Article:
The passage numbered three deals with Emerson's challenges to the world of art. He has the romantic notion of art as art for art's sake without sacrificing originality. The originality aspect must be harnessed according to Emerson because it is entirely your own and comes from within you. He says, "Insist on yourself; never imitate" (Robinson 105). For Emerson the imitation only grants the artist a half-possession of their work and therefore negates the work. He explicates this idea with the originality of great historical figures such as, Shakespeare, Bacon and Newton saying what master could have taught them? Their originality flowed from their own free-flowing thoughts and ideas just as our best thoughts and ideas come from inside us. His belief in the greatness of man shines through when he says, "There is at this moment for you an utterance brave and grand" (Robinson 106). As before, Emerson's assertion of our divinity and greatness as being omnipresent is the overall factor of our perfect ability to be original.
In the fourth passage Emerson critiques our beliefs in society and challenges the ideas of progression and advancement. For Emerson society is dynamic in nature with a constant ebb and flow of continuing changes. To exact this point Emerson says, "Society never advances. It recedes as fast on one side as it gains on the other. . . For every thing that is given something is taken. Society acquires new arts and loses old instincts" (Robinson 106). He goes on to enumerate the idea of give and take with correlating aspects of a civilized and uncivilized man: "The civilized man has built a coach, but has lost the use of his feet. He is supported on crutches, but lacks for much support of muscle. He has a fine Geneva watch, but he fails of the skill to tell the hour by the sun"
(Robinson 106). This is Emerson's critique of civilization in that of all the skills which development and innovation have given us; they have replaced intuitive resourcefulness which serve the same purpose. For by the buildup of innovation and invention, Emerson says we have lost some of our societal energy and replaced it with habitual complacency which will hinder the development of our self. He equates society with a wave and asserts the idea of the wave moving on but the water, man, remains the same; only its movements have changed. As our history and culture evolve because of these changes society is affected not man. In turn we can assess the reciprocating value that man instigates these changes and effects society.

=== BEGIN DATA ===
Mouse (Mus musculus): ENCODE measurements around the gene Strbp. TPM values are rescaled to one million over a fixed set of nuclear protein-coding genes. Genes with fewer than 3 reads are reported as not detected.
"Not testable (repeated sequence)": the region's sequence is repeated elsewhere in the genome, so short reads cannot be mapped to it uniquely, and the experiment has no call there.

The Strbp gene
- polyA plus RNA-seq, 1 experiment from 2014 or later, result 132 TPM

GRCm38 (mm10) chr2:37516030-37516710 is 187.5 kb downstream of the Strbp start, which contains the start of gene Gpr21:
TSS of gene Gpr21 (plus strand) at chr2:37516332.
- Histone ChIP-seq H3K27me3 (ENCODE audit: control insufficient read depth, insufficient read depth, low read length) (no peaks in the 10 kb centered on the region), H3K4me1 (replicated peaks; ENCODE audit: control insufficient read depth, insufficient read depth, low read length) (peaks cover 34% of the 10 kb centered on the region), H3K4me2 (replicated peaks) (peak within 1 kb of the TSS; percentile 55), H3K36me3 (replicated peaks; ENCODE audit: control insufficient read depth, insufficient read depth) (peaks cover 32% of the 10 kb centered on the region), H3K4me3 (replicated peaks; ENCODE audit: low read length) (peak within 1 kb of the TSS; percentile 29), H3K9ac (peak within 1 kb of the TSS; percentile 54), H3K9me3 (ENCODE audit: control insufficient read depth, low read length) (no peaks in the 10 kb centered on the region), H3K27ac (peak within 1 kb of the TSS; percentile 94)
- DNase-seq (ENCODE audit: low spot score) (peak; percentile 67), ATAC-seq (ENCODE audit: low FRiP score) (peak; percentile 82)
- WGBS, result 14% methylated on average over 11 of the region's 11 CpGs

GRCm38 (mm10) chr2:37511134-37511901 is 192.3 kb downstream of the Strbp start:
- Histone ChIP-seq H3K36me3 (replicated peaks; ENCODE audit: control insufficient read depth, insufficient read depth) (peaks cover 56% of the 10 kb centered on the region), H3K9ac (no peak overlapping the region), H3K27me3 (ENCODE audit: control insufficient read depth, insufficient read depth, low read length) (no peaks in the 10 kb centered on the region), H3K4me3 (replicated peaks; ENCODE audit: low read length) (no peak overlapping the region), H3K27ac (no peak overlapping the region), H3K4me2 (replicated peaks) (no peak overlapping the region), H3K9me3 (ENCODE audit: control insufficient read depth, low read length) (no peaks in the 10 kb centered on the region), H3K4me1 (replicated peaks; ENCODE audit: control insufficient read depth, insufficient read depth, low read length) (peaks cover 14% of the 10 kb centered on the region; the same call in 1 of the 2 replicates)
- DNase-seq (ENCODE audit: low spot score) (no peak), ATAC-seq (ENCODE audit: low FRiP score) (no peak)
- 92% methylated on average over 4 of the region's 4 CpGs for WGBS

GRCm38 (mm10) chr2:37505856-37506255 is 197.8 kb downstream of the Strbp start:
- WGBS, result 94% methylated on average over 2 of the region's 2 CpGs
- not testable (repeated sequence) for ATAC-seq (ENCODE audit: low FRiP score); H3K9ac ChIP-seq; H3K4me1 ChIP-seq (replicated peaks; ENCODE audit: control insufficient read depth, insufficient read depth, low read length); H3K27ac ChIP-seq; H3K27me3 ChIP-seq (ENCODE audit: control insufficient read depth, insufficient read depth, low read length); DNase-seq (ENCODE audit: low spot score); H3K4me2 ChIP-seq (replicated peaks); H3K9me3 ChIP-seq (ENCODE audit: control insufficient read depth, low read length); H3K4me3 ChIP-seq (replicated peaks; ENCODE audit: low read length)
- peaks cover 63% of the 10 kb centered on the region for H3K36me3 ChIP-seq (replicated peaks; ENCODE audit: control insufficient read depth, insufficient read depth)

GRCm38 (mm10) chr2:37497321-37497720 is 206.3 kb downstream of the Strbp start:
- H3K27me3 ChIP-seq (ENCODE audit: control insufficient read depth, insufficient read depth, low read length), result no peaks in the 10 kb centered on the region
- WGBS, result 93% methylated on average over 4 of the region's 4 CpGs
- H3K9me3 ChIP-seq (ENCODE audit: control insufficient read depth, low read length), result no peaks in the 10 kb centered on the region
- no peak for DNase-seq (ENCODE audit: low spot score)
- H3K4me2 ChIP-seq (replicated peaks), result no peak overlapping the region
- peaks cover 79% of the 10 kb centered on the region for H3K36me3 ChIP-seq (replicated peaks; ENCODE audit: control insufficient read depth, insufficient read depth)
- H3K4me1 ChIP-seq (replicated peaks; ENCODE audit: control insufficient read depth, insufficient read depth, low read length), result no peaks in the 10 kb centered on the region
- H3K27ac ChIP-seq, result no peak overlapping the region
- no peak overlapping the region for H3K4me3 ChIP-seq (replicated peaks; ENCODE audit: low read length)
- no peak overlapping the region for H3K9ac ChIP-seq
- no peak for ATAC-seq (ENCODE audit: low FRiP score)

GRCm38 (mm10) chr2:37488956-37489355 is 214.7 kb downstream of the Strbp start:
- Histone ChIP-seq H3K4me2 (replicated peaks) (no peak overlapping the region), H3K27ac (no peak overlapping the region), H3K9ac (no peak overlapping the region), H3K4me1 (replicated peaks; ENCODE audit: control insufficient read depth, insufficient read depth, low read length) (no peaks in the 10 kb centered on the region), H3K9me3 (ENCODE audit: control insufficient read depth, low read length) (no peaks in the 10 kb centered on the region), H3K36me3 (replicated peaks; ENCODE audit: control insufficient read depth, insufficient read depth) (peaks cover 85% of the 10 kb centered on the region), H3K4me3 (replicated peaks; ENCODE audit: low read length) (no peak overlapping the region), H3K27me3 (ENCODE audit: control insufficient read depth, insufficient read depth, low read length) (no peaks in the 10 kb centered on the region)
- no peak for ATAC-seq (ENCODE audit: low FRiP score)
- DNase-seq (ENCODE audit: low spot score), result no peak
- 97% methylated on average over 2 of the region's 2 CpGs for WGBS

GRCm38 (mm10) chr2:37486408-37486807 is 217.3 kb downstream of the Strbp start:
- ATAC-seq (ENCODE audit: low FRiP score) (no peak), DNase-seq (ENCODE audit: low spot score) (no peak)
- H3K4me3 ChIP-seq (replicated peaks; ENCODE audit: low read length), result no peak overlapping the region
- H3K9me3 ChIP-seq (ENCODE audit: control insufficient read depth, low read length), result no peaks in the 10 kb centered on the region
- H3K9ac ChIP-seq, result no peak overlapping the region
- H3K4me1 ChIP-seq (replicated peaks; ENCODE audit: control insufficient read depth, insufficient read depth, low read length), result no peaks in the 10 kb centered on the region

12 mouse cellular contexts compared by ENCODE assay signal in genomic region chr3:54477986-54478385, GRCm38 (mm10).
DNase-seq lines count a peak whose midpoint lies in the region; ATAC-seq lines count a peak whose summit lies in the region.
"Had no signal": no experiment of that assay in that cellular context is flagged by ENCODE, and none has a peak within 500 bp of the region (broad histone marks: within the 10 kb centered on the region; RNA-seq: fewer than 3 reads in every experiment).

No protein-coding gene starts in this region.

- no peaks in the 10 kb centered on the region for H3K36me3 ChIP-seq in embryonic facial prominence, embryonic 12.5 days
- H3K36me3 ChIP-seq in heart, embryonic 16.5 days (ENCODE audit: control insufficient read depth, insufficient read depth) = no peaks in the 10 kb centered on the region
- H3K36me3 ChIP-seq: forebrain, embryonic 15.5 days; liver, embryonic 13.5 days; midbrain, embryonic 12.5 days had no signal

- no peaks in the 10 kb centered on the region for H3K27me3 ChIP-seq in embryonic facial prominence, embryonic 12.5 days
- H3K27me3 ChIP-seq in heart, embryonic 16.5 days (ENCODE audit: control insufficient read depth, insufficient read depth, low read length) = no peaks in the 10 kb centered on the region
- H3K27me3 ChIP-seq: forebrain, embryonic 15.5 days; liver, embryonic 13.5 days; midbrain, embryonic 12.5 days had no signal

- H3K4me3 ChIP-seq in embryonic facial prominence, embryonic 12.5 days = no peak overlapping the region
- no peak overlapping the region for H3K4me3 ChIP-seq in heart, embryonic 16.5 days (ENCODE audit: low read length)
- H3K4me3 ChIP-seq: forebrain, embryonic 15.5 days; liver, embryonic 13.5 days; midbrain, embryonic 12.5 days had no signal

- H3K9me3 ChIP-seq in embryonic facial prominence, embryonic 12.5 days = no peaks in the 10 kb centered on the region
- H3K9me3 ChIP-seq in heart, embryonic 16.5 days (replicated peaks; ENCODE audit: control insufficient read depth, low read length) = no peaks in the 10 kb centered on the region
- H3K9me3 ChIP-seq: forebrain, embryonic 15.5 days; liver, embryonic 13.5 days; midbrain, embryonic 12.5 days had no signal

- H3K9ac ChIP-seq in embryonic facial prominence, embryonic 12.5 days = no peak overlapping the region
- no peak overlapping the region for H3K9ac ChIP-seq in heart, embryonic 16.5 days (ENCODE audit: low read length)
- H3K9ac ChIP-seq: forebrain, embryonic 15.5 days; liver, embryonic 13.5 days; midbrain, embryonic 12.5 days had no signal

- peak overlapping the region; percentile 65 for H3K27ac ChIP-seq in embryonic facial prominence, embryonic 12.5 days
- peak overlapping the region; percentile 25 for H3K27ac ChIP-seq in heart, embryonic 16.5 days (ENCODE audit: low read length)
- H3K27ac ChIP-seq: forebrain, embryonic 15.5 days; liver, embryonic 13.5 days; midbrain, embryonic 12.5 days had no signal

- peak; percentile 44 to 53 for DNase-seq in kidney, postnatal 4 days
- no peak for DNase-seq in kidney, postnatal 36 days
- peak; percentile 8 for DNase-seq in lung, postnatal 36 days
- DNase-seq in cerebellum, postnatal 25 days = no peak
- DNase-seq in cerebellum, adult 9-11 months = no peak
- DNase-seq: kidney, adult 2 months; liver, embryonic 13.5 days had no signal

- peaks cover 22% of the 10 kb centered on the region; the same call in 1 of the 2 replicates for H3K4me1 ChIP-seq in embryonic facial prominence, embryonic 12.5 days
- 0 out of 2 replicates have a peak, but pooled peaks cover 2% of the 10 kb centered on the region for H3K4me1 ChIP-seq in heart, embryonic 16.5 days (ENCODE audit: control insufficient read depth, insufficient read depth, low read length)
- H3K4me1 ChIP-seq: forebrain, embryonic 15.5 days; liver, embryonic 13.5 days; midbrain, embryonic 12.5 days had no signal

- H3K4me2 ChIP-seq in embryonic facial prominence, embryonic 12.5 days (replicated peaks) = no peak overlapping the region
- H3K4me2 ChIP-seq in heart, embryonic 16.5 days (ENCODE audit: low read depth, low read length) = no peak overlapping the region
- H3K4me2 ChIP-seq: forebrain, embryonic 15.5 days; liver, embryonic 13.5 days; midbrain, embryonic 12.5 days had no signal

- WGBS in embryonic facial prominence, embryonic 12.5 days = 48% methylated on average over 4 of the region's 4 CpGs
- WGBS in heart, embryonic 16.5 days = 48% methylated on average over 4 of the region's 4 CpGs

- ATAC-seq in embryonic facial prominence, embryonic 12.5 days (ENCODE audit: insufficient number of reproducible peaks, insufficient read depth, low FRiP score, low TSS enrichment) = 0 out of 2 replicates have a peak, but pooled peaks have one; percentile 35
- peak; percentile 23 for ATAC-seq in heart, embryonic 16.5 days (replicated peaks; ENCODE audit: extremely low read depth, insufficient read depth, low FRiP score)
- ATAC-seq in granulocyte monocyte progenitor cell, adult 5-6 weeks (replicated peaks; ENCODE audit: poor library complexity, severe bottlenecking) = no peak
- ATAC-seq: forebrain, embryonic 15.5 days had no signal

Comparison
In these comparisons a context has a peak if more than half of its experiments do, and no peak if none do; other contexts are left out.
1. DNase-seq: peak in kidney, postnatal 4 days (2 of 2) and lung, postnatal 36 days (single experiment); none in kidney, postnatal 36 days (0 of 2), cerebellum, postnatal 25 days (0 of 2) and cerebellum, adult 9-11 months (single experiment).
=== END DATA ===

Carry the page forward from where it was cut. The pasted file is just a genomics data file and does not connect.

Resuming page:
The most thought provoking quote in the piece comes towards the beginning where Emerson says, "Pythagoras was misunderstood, and Socrates, and Jesus, and Luther, and Copernicus, and Galileo, and Newton, and every pure and wise spirit that ever took flesh. To be great is to be misunderstood" (Robinson 92). Here he is explaining his disdain in the lack of effort to provide for the advancement of original ideas, theories, and thoughts. During Emerson's time much information and education was derived from indoctrinated practices by particular religious sects and therefore hindered great, original or individual thinking. He uses examples of great philosophers, astronomers, and scientists to prove his point that within the scope of society or history what is known is not valuable and not beneficial, and what is unknown is original, daring, valuable and great. The greatness resides inside of us and we must excavate it through constant reevaluation of our principles and virtues, without regarding foreign influences.
In conclusion, I believe Emerson's applicable challenges can be identified as his leading arguments when concerned with individual and personal revolution. His views on religion, education, art, and society are explicated through his gifted intuitional understanding and reason. By reasoning to the reader through vivid examples which are apparent and self-evident, he creates the proof for his understanding of reason's uses to question what we are perceived to know.
The personal connection to Emerson is clear in his engaging emotional remark in which we can simply recognize as his affection for the original, misunderstood, and individual contributions great minds of the past have made.



Robinson, David M. The Spiritual Emerson, Essential Writings. Ed. David M. Robinson. Boston: Beacon Press, 2003.http://www.oppapers.com/essays/Emerson/46197

Emerson 7.1 of 10 on the basis of 4024 Review.